Praise God for His light and His strength and His forgiveness and grace. :-)

    Blogger nate said...

    This comment has been removed by a blog administrator.

    Blogger nate said...

    dang tpc and their brown bag events


    Blogger Tami Boesiger said...

    I agree discipleship is important, but isn't it dangerous to make mass generalizations of the church? How can you know that Sunday school classes and small group studies do NOT do the job? Can you really make a fair assessment when you pop in for the "event" you do for them, which begs the question, isn't this exactly what YOU do--"event evangelism"?

    Anonymous Drew said...

    For me, discipleship was not a program, an event, or even mapped out process. Discipleship happened by spending time with a mature believer (Bill) who invested his time in me. I saw how he lived his life for the Lord, including being an excellent father and husband, giving to those in need in whatever way he was able to, studying the Word with diligence, and sharing the gospel with a lost world. That man was my youth pastor in 12th grade. After my first year of college, I spent two summers working under him in a church, taking the discipleship "method" (if you want to call it that) that he had modeled for me, and following his example, investing my life in other young men. We studied God's Word. We worshipped together. We shared the gospel with their lost friends, and we used our meager resources to help those in need, painting a house, repairing a porch, etc. I can honestly say that I would not be the man I am today, were it not for the investment that Bill made in my life.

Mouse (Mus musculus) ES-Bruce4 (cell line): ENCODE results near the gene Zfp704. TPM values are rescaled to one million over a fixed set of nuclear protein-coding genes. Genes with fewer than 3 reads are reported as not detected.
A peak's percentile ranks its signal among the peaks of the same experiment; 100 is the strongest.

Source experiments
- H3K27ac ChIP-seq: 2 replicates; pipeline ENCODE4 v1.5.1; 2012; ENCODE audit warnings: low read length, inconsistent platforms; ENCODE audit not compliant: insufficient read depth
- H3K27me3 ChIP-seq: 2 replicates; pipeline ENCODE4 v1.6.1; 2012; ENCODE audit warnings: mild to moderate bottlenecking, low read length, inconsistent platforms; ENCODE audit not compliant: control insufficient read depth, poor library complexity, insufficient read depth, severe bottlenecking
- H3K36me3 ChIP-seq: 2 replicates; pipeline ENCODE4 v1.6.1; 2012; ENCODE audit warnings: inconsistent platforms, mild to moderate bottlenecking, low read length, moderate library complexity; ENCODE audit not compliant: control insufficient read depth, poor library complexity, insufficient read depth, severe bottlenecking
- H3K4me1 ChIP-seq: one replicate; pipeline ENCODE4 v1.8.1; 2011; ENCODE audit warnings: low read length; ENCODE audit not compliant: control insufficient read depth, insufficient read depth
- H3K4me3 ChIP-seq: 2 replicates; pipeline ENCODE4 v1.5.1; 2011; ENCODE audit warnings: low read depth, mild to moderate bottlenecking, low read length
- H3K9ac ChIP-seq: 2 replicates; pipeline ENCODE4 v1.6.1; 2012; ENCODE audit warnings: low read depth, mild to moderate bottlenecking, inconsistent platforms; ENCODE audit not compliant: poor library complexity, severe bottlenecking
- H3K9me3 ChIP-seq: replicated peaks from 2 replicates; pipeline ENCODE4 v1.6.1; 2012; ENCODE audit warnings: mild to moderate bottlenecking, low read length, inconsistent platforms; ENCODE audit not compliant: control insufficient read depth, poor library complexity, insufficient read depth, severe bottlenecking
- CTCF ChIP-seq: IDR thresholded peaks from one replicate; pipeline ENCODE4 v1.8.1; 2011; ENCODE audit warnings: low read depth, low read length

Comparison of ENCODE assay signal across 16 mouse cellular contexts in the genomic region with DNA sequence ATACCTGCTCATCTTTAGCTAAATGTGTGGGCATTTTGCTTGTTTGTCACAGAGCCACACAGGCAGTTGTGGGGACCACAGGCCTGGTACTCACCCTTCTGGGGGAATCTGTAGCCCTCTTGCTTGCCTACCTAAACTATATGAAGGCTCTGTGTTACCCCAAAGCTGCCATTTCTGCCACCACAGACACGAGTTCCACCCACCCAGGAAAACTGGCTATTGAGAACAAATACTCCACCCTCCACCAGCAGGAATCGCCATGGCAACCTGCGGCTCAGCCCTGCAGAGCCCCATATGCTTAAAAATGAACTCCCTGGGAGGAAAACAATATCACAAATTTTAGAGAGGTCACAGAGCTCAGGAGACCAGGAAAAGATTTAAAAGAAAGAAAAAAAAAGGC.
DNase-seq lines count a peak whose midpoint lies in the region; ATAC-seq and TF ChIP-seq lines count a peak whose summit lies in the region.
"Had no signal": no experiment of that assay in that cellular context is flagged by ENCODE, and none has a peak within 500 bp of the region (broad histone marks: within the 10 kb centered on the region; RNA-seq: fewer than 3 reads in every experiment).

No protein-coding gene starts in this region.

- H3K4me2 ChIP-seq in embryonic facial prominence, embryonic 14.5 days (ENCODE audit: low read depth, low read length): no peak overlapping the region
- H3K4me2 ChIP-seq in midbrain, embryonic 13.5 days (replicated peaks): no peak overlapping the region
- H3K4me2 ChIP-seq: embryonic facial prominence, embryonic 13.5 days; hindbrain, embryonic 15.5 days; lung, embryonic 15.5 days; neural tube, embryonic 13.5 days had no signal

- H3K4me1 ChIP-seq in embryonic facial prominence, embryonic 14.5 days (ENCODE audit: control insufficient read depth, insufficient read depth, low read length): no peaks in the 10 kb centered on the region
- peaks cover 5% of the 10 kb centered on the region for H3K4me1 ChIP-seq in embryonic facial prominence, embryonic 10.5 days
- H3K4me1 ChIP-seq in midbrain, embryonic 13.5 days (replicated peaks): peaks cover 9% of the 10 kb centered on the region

Blogger Shaun Groves said...

    Tami, very fair questions. VERY good. Thank you for not kissing my proverbial backside. Love it!

    I didn't mean to imply that Sunday school and small groups DON'T disciple folks. THEY DO! (Sometimes. Maybe a lot of the times.)

    I only know what pastors and members tell me. I ask LOTS of questions. LOTS. And pastors are very honest about their churches. Missions and discipleship - specifically Sunday School - are often admitted as the weakest areas of their church. I ask questions to see where the health of the church is so I know better what to sing and say. So, much of the time I end up talking about discipleship about how being a Christian is following not just believing. So, no, I can't know everything that's going on in a church - only what I'm told. And I know my own church well having been there for 9 years. We also struggle with what on earth Sunday School is supposed to be, if it should be, and how to change it without freaking people out. But some of us on staff freely admit it's broken and does very little for folks spiritually. There are ALWAYS exceptions though - that dynamic teacher who spends time with each person in his/her class, studies hard, communicates clearly, organizes fun stuff and service to the community. But that's rare don't you think? It is in my experience and in the opinions of many pastors I've talked to over the years. I'm not making crap up that's for sure. I've seen this and lived this.